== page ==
Leopard rays join Liv­ing Reef

Whitsunday Times - - LOCAL NEWS -

A PAIR of leopard rays are the new­est ad­di­tions to the Liv­ing Reef at Day­dream Is­land Re­sort and Spa, with the brother and sis­ter now named Hansel and Gre­tel.

The marine crea­tures are the first leopard rays to in­habit the is­land re­sort’s Liv­ing Reef, which is one of the world’s largest man­made liv­ing la­goons.

The rays were chris­tened af­ter the fa­mous brother and sis­ter fairy tale char­ac­ters fol­low­ing a nam­ing com­pe­ti­tion run by Day­dream Is­land through its Face­book page.

Day­dream Liv­ing Reef man­ager James Ast­ley said the leopard rays were an ex­cit­ing new ad­di­tion to the Liv­ing Reef’s ever-grow­ing num­ber of fish, rays, sharks and coral.

“They are brother and sis­ter [and] to our knowl­edge, [they] were caught in the wild to­gether and [they] are less than a year old,” he said.

Like their name­sake, the rays sport a strik- ing leopard-like mark­ing over their en­tire up­per sur­face. As a species, they are wide­spread in the Indo-Pa­cific re­gion. The young are born at 20cm wide and can grow to a width of around 140cm and a length of up to four me­tres.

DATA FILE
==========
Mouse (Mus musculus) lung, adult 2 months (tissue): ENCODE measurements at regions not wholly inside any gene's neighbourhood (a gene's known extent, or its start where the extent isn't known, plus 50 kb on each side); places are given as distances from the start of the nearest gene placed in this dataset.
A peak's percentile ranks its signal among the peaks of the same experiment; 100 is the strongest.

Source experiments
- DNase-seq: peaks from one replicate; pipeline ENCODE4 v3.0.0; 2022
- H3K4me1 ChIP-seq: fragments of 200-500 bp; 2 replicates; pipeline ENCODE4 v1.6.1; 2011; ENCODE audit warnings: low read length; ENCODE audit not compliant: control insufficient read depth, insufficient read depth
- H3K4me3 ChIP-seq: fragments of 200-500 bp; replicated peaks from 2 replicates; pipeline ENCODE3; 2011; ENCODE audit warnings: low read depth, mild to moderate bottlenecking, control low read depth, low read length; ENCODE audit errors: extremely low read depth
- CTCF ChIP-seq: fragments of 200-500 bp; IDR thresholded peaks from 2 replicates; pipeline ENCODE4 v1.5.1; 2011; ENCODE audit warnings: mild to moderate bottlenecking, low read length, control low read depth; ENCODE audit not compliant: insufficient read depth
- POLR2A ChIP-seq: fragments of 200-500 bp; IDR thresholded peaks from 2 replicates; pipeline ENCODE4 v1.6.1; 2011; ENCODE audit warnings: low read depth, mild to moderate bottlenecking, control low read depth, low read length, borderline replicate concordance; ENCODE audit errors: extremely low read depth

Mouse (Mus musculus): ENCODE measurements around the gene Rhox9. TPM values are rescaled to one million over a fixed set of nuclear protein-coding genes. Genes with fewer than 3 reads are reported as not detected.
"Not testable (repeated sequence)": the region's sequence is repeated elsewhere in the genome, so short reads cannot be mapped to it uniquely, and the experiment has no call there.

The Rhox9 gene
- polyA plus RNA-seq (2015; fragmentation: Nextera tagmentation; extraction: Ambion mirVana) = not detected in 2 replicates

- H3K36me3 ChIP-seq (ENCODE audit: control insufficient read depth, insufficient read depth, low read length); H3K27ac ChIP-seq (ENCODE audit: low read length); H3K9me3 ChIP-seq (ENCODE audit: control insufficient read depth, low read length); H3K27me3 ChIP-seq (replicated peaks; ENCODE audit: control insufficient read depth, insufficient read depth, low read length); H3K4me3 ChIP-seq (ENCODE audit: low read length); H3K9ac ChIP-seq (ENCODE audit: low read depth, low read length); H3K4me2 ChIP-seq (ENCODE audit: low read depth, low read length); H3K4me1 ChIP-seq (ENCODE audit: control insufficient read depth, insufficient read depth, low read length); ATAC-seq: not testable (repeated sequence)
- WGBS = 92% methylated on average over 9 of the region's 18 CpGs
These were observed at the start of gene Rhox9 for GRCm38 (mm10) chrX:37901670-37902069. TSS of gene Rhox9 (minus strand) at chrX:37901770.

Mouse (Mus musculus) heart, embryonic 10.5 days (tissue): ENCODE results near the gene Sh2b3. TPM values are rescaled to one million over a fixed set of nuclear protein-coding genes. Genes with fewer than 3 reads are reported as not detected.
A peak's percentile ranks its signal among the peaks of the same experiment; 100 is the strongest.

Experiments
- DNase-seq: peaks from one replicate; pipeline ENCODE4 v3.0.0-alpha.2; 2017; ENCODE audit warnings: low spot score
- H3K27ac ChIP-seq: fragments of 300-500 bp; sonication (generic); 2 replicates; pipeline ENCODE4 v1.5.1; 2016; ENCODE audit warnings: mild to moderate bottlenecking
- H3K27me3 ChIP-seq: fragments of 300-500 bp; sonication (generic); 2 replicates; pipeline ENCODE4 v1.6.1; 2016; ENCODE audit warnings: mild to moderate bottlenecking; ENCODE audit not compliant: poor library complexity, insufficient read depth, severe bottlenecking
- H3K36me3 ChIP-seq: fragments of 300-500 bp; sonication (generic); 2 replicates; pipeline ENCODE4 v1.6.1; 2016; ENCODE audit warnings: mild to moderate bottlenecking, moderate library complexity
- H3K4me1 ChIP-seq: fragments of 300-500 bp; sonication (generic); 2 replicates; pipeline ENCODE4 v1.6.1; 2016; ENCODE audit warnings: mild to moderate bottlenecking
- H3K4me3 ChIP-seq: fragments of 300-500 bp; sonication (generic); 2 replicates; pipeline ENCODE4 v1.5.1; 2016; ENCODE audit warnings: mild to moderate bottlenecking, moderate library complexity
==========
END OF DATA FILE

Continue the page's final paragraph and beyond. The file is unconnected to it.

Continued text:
Hansel and Gre­tel join more than 115 species of fish and 80 coral species na­tive to the Great Bar­rier Reef, which can be found in the 2,650sqm Liv­ing Reef.

The Liv­ing Reef holds more than 1.5mil­lion litres of wa­ter and is home to other star at­trac­tions like fe­male black tip reef sharks Cookie and Nib­ble, white spot man­grove rays Bill and Barb and a black shov­el­nose ray, Jack.

Guided by Liv­ing Reef bi­ol­o­gists, vis­i­tors can take part in fish and shark feed­ing shows or pro­grams like the St­ingray Splash, where guests walk knee-deep into the Liv­ing Reef and hand-feed and pat stingrays.

NEW AD­DI­TION: One of Day­dream Is­land's new leopard rays, which have joined the Liv­ing Reef la­goon.

Newspapers in English

Newspapers from Australia

© PressReader. All rights reserved.